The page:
"When people are experiencing a mental health crisis on our streets, we want to be able to respond in a way that is most appropriate and gets the person connected with the care and support they need," said Mayor Breed. "Often, calls to 911 or 311 about someone who appears to be having a behavioral health emergency don't actually need an armed police response. In fact, that type of response can sometimes makes things worse. With this pilot program, we're taking the first step toward redirecting non-violent calls from police to other resources, and are expanding behavioral health services in San Francisco. Because even though we've been focused the past few months on our COVID-19 emergency response, the other challenges on our streets with mental illness and substance use disorder haven't gone away, and we must remain focused on addressing that ongoing public health crisis as well."
The Mayor's proposed budget for Fiscal Years 2020-21 and 2021-22 includes $4 million from the General Fund to pilot a Street Crisis Response Team to help San Franciscans who are experiencing behavioral health crises. If the consensus Business Tax Reform ballot measure passes in November, Proposition C revenues will enable the City to direct a total of approximately $16.8 million to the pilot program over two years, which would expand the program and create additional Street Crisis Response Teams.
"The Crisis Response teams are a critical part of the Mental Health SF law we authored," said Supervisor Hillary Ronen. "I appreciate that the Mayor has dedicated significant funding to implement our comprehensive law and I look forward to fighting for additional funds throughout the budget process."
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"We wrote Mental Health SF with frontline providers to address the suffering on our streets and the lack of immediate response and support for people in crisis," said Supervisor Matt Haney. "Maximizing 24 hour crisis response teams with experts responding to crises before they escalate is as essential and urgent as ever. This is a great start to fully implementing Mental Health SF."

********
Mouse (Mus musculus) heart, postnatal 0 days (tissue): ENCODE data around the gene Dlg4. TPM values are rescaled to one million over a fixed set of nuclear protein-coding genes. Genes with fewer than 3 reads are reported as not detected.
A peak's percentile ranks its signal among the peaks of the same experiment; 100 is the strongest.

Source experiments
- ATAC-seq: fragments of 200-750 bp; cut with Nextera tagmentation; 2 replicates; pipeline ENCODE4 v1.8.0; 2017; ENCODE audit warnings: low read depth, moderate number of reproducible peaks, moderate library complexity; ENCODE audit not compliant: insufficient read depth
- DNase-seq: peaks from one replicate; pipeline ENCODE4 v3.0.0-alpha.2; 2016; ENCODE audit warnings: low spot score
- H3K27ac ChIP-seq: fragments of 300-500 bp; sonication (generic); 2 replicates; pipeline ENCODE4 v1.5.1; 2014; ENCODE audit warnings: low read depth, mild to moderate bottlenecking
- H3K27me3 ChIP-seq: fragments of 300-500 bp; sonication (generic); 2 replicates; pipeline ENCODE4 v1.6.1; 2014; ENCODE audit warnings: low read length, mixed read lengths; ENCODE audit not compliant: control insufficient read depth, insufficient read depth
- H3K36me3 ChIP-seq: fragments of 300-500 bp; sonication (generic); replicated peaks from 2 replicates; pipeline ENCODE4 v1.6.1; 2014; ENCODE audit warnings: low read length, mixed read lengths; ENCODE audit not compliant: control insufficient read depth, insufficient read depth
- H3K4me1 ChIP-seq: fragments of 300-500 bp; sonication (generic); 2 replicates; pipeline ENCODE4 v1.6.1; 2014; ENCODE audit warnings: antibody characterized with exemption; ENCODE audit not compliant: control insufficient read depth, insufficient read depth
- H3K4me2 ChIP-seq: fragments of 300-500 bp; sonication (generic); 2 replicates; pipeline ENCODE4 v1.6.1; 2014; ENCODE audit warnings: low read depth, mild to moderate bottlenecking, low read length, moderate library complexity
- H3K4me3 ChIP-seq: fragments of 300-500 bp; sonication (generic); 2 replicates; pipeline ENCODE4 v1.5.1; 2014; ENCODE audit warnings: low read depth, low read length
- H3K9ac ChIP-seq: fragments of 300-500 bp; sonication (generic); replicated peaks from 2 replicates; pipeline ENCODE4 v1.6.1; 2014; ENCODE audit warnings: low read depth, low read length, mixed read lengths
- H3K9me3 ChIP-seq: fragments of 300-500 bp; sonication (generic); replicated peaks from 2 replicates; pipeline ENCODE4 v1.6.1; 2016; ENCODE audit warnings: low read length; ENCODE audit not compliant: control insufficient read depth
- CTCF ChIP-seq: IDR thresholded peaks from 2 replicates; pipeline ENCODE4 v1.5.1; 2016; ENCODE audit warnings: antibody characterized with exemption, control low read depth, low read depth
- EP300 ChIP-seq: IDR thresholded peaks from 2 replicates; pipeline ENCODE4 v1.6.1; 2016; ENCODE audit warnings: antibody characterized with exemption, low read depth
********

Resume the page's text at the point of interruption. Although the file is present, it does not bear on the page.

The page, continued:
"Every day San Franciscans encounter people in crisis on our streets but don't know who to call for help," said Supervisor Rafael Mandelman. "This city desperately needs a more effective response to behavioral health crises than the police can provide; we need teams of trained medical professionals and peers with the skills to actually make a difference in the lives of unhoused people with mental illnesses and the neighborhoods in which they take refuge. That's why street crisis response teams were identified as a top recommendation by the Meth Task Force, are a key component of Mental Health SF, and are a top priority in Mayor Breed's proposed budget. I am grateful for this important step towards full implementation of this critical reform."
The Street Crisis Response Team pilot program is part of the first phase of implementation of Mental Health SF, the City's strategic framework for improving the behavioral health response to people experiencing homelessness. In addition to funding the Street Crisis Response Team, Mayor Breed's proposed budget includes funding to establish an Office of Coordinated Care within the Department of Public Health, increasing behavioral health bed capacity to reduce wait times to access treatment beds, and expanding service hours at the Behavioral Health Access Center.